If you’re interested on using Linux on servers with huge partitions, consider rather using XFS than ext4. It performs better on large partitions, even better on large files (videodata), has no issue on RAID configs, has all the features you need, including TRIM support for SSD.

    And last but not least its invented by SGI ;).

    If you want to use XFS for intensive read/write work there are a lot of tweaks around for XFS, beginning from the creation of partitions to parameters on fstab.

    Creating proper optimized XFS partitions: http://www.mythtv.org/wiki/Optimizing_Performance or http://brian.lanierfamily.net/xfs-file-system-tweaks-for-performance/

    Great fstab parameters for XFS: http://everything2.com/title/Filesystem+performance+tweaking+with+XFS+on+Linux

    At the end you land on “noatime,nodiratime,logbufs=8,discard” for an SSD optimized XFS partition. Blazingly fast initialized, reliable & fast. Never forget that booting however can’t be done through XFS.

    So you need a 500mb /boot partition as extX. At least. Don’t know if this changed in the newer Kernels. Correct me if I’m wrong.

    Don’t forget to increase “blockdev” parameters in your rc.local file for SSD (Depending on you CPU)
    “blockdev –setra 32768 (or) 65536 /dev/sdX”

    (begin tuning with “8192” and measure write/read performance & increase it to the best value for your system).

    • namhuy

      thanks for the tips. I head about XFS but never try. I will try on virtualbox later and maybe write another tutorial for XFS. Again, thanks :)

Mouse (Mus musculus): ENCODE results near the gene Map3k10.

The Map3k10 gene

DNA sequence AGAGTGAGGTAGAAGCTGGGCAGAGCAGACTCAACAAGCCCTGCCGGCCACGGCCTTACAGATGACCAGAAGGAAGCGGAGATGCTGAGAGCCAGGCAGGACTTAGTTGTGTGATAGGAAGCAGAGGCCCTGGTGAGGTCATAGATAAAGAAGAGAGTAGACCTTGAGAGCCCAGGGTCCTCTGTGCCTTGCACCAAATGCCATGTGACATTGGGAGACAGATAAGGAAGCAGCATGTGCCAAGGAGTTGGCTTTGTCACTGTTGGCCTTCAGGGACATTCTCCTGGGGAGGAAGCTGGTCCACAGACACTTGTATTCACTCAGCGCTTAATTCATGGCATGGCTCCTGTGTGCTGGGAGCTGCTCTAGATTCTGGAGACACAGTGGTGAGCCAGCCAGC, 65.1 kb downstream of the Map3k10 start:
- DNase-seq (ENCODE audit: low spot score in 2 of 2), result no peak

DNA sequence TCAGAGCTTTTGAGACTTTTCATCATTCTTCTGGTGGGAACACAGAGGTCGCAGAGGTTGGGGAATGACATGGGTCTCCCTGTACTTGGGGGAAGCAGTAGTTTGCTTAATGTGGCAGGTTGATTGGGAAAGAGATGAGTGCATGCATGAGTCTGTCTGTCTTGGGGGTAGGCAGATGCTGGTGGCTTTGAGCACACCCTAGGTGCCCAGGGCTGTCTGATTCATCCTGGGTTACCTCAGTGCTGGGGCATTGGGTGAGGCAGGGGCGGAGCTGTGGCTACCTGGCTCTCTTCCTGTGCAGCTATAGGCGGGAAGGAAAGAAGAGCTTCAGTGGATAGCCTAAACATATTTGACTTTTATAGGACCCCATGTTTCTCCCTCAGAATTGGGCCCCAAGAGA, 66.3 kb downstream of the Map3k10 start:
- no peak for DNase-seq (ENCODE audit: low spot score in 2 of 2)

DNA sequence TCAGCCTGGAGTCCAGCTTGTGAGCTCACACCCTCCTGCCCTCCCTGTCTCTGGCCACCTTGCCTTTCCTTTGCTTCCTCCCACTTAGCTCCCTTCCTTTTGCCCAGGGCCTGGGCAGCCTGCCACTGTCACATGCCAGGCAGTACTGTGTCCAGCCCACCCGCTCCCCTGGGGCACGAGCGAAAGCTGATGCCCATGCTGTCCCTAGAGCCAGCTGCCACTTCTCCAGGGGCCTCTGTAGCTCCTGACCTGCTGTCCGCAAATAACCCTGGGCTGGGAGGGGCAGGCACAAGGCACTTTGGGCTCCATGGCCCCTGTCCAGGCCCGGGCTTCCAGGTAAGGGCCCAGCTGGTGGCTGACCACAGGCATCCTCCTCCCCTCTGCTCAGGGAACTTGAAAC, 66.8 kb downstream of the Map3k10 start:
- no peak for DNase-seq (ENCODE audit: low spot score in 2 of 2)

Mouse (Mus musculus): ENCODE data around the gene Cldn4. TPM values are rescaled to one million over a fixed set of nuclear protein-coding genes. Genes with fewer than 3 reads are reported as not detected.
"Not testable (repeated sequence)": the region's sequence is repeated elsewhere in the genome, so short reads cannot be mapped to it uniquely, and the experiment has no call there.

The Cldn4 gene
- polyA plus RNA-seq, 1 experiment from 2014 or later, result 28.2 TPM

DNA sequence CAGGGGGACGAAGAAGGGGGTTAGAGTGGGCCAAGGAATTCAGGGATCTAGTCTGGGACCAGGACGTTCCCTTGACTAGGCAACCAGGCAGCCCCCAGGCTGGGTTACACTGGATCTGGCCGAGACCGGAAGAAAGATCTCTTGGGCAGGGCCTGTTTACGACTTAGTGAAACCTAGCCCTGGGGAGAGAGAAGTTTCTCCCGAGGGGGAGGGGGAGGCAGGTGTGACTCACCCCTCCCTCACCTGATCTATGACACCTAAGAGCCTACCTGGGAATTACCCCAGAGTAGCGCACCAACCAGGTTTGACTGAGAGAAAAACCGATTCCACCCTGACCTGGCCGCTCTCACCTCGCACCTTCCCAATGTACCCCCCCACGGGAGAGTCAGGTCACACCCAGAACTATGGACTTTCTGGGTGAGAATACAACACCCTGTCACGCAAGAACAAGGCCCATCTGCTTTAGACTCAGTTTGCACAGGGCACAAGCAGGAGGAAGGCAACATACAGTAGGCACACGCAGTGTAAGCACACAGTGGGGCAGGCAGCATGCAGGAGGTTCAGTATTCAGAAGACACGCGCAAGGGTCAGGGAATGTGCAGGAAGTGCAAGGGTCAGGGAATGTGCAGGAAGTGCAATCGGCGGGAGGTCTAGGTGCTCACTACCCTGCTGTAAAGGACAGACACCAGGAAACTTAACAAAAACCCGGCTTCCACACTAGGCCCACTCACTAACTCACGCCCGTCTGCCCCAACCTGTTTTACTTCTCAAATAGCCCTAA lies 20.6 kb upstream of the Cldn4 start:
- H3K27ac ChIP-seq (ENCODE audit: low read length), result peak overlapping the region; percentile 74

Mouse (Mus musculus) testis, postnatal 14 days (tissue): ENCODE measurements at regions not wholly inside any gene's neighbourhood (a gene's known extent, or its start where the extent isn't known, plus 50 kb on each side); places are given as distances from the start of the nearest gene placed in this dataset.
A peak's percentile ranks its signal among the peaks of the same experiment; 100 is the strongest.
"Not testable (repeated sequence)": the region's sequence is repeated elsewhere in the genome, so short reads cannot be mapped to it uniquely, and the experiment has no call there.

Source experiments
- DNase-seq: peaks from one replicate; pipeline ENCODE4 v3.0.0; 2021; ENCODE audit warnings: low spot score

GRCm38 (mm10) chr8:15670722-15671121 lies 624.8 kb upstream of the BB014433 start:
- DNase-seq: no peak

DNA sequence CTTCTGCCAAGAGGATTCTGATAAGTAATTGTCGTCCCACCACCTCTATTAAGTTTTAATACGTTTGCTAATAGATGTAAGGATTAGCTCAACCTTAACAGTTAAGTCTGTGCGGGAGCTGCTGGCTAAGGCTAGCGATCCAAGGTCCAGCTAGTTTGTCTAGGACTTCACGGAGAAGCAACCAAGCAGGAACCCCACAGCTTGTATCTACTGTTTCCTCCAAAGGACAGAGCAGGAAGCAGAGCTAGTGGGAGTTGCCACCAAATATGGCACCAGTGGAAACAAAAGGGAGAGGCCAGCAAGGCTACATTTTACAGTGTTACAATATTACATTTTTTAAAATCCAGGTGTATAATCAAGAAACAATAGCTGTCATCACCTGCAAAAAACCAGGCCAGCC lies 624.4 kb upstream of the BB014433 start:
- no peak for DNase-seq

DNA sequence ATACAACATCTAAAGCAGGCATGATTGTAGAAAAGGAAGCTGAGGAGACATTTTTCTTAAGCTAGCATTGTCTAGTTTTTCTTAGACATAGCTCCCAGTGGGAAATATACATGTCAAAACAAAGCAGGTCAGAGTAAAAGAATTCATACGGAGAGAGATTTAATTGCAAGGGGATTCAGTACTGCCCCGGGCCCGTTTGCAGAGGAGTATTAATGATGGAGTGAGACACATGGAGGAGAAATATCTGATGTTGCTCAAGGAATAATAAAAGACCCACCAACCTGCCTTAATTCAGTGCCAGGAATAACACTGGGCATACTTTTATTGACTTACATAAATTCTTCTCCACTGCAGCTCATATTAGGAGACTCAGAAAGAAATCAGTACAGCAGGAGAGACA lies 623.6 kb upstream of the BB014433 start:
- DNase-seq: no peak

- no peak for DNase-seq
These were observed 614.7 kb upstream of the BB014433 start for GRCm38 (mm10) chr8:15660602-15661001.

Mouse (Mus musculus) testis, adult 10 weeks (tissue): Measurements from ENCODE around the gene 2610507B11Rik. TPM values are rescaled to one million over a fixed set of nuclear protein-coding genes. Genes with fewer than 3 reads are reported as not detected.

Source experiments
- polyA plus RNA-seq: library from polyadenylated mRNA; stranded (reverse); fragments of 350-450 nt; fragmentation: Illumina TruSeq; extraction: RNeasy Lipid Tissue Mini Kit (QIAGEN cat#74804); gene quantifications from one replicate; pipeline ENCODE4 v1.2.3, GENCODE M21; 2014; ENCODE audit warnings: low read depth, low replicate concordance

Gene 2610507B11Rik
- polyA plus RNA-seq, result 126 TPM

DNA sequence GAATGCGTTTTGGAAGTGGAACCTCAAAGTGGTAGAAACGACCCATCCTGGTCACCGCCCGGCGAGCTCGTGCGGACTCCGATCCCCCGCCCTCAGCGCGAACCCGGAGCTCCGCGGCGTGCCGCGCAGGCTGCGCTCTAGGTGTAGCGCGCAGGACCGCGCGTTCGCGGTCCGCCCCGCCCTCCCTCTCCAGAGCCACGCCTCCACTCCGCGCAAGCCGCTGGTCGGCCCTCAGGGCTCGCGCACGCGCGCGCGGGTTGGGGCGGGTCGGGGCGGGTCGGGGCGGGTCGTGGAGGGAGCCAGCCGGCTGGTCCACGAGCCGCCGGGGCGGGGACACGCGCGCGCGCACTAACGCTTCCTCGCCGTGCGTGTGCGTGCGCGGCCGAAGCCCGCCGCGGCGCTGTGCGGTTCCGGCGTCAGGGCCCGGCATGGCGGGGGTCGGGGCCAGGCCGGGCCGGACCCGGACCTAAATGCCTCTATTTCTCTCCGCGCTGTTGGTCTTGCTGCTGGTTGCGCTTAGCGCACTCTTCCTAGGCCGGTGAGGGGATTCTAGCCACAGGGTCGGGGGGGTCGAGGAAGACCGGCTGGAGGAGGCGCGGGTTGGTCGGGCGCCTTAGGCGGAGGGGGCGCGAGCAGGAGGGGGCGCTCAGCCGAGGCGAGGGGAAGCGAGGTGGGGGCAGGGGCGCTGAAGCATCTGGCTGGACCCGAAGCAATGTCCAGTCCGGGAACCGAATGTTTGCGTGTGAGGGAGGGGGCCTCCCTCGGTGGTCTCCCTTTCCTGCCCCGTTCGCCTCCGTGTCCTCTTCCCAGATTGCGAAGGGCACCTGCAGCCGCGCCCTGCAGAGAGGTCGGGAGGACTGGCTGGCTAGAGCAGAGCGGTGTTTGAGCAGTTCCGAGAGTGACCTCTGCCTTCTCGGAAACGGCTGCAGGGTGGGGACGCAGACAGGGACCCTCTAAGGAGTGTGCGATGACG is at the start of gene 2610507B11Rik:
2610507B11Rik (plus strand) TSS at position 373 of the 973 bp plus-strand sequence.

8. Alsan Wong

    I’m having a problem of can’t startup the session caused by the line:

    tmpfs /var/tmp tmpfs defaults,noatime,mode=1777 0 0

    by removing this line, everythings works fine. thanks for the tips anyway.

  9. With SSD, JFS and deadline scheduler is unofficially recommended by some people. JFS supports TRIM. there are some strong words like… ext4 kills SSD etc. Here’s a link:
    Phoronix did some FS reviews also:

  10. Cy D. Fect

    You should not add /var/spool to the ramdisk (tmpfs). It can seriously mess things up!

  11. Narendran Gopalakrishnan

    SELinux wasn’t happy with /etc/fstab changes, so had to set the rootcontext as well, as below:
    # This is absolutely safe:
    tmpfs /tmp tmpfs defaults,mode=1777,size=10%,relatime,nodiratime 0 0

    # These are non-standard (these dirs are *intended* to be persistent) – The
    # rootcontext’s for keeping SELinux happy, were determined by first looking at
    # the output of: ls -d –scontext /var/tmp /var/log /var/spool
    tmpfs /var/tmp tmpfs defaults,mode=1777,size=10%,relatime,nodiratime,rootcontext=system_u:object_r:tmp_t:s0 0 0
    tmpfs /var/log tmpfs defaults,mode=0755,size=10%,relatime,nodiratime,rootcontext=system_u:object_r:var_log_t:s0 0 0
    tmpfs /var/spool tmpfs defaults,mode=0755,size=10%,relatime,nodiratime,rootcontext=system_u:object_r:var_spool_t:s0 0 0

  12. justcomment

    Thx a lot. I’m not the heavy linux user, but have some experience with some distros and html :). I like those c&p instuctions very much, really. But you made a little mistake.

    In section:

    To change swappiness setting:
    $ su – nano /etc/sysctl.conf

    I have no idea, maybe you too, where the h1-Tag came from :). But it’s, as you for sure know a html command, that confuses the ubuntu terminal. So, if somebody without html-knowledge tries those instructions with copy and paste, he would earn an error and would’t know why.

    Hope I could help you and you will correct this instruction problem.

    Greets from Germany

    • namhuy

      Hi there, thanks for letting me know, I had problem with “FancyBox for WordPress” plugin in the past, It broke some of my posts format with was a mess a for me to clean up. I had fixed most of them but I guess i missed this one. By the way, this article has been updated, H1 tag was removed. Thanks again :)